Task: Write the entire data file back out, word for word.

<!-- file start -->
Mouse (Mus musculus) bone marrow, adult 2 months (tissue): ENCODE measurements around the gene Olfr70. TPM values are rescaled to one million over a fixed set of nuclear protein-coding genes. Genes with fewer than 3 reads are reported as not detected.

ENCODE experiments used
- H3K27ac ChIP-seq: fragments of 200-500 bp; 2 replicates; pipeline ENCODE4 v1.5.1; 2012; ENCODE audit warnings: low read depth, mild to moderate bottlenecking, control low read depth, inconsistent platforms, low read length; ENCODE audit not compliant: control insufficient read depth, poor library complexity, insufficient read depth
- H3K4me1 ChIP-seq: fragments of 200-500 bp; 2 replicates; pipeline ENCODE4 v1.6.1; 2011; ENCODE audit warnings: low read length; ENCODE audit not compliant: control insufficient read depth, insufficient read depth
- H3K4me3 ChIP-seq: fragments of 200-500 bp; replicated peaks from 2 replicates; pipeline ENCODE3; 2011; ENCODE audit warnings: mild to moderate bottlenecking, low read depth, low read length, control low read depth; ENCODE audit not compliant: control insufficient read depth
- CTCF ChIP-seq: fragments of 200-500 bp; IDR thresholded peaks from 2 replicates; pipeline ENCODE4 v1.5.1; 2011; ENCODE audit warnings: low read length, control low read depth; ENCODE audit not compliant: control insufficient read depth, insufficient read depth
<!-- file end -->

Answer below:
Mouse (Mus musculus) bone marrow, adult 2 months (tissue): ENCODE measurements around the gene Olfr70. TPM values are rescaled to one million over a fixed set of nuclear protein-coding genes. Genes with fewer than 3 reads are reported as not detected.

ENCODE experiments used
- H3K27ac ChIP-seq: fragments of 200-500 bp; 2 replicates; pipeline ENCODE4 v1.5.1; 2012; ENCODE audit warnings: low read depth, mild to moderate bottlenecking, control low read depth, inconsistent platforms, low read length; ENCODE audit not compliant: control insufficient read depth, poor library complexity, insufficient read depth
- H3K4me1 ChIP-seq: fragments of 200-500 bp; 2 replicates; pipeline ENCODE4 v1.6.1; 2011; ENCODE audit warnings: low read length; ENCODE audit not compliant: control insufficient read depth, insufficient read depth
- H3K4me3 ChIP-seq: fragments of 200-500 bp; replicated peaks from 2 replicates; pipeline ENCODE3; 2011; ENCODE audit warnings: mild to moderate bottlenecking, low read depth, low read length, control low read depth; ENCODE audit not compliant: control insufficient read depth
- CTCF ChIP-seq: fragments of 200-500 bp; IDR thresholded peaks from 2 replicates; pipeline ENCODE4 v1.5.1; 2011; ENCODE audit warnings: low read length, control low read depth; ENCODE audit not compliant: control insufficient read depth, insufficient read depth